|Place of origin||Russia|
|Main ingredients||Salmon or sturgeon, rice or buckwheat, hard-boiled eggs, mushrooms, onions and dill|
A coulibiac (from Russian: кулебя́ка, kulebyáka) is a type of pirog usually filled with salmon or sturgeon, rice or buckwheat, hard-boiled eggs, mushrooms, onions, and dill. The pie is baked in a pastry shell, usually of brioche or puff pastry.
In the early part of the 20th century, Auguste Escoffier, the famed French chef, brought it to France and included recipes for it in his masterwork The Complete Guide to the Art of Modern Cookery.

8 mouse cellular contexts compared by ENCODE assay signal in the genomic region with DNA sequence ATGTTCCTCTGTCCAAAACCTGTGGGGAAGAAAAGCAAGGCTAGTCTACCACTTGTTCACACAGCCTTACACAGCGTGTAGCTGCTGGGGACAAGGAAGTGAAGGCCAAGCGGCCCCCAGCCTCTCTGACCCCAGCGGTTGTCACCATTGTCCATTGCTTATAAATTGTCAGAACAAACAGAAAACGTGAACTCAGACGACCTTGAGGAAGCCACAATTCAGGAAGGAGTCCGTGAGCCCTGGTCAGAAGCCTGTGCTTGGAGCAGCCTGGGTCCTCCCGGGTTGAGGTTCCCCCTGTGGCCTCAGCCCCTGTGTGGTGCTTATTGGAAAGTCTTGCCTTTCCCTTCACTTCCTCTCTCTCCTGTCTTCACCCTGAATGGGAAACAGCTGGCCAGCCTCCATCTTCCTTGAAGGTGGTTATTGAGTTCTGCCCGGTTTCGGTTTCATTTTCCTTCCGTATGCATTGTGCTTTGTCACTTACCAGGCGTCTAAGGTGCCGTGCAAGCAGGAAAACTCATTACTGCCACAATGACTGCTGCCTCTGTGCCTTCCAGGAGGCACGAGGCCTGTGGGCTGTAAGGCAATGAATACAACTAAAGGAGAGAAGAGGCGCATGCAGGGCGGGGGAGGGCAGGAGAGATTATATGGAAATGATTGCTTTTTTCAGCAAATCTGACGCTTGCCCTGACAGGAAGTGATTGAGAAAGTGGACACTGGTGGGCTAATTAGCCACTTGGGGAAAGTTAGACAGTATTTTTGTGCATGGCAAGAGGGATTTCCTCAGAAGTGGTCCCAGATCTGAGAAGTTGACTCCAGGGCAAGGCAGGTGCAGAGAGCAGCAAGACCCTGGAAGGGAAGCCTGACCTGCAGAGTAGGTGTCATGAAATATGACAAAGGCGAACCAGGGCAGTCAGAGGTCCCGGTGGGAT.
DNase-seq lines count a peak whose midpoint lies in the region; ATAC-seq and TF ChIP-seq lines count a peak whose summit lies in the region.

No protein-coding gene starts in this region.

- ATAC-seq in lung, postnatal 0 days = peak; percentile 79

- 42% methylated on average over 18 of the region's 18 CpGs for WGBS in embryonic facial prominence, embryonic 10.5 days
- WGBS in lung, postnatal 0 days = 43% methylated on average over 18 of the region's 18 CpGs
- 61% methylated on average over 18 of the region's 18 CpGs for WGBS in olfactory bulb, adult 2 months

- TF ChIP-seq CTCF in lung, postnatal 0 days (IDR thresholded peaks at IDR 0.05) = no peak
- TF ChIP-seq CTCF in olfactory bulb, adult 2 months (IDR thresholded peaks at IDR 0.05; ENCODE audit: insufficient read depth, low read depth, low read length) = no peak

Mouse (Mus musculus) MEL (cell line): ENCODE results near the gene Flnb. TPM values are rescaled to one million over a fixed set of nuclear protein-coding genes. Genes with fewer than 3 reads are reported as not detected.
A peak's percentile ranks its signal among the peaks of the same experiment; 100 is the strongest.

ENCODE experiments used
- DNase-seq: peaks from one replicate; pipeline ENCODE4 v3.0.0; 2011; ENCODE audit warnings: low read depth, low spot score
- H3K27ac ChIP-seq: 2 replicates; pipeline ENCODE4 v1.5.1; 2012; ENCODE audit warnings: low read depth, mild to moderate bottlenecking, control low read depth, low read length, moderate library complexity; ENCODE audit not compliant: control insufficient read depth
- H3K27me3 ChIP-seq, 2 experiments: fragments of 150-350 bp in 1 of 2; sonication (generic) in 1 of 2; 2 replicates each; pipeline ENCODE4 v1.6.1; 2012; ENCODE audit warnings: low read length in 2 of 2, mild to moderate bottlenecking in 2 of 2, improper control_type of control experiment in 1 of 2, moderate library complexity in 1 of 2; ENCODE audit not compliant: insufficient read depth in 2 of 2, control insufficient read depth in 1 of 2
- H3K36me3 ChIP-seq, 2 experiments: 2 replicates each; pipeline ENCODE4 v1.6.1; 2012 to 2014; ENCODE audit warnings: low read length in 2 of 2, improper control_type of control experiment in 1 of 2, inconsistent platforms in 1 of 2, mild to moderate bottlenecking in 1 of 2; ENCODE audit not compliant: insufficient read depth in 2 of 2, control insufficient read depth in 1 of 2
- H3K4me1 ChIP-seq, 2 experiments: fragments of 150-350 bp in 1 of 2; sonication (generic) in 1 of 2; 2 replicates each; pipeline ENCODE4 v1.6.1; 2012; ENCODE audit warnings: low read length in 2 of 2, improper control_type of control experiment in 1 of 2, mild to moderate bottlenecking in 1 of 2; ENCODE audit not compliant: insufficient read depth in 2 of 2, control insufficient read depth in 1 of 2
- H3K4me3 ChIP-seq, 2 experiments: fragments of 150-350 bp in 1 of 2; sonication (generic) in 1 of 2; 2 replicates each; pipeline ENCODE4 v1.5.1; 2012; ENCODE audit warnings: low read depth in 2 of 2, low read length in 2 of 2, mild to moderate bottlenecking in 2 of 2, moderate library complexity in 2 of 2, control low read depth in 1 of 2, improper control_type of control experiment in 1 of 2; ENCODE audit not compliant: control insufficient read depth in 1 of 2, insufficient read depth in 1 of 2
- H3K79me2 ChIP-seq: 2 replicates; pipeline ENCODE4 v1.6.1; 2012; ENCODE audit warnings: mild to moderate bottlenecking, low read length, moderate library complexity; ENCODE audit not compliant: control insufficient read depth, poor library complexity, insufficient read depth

A classic grand coulibiac features several fillings, often a mixture of some white fish and rice for the top and bottom layers with fillets of sturgeon or salmon between. Generally the fillings are divided into thin pancakes to prevent mixing.  The most unusual ingredient commonly included in the grand version of the dish is vesiga, the spinal marrow of the sturgeon.
Coulibiac is also made with simpler vegetarian fillings like cabbage or potatoes.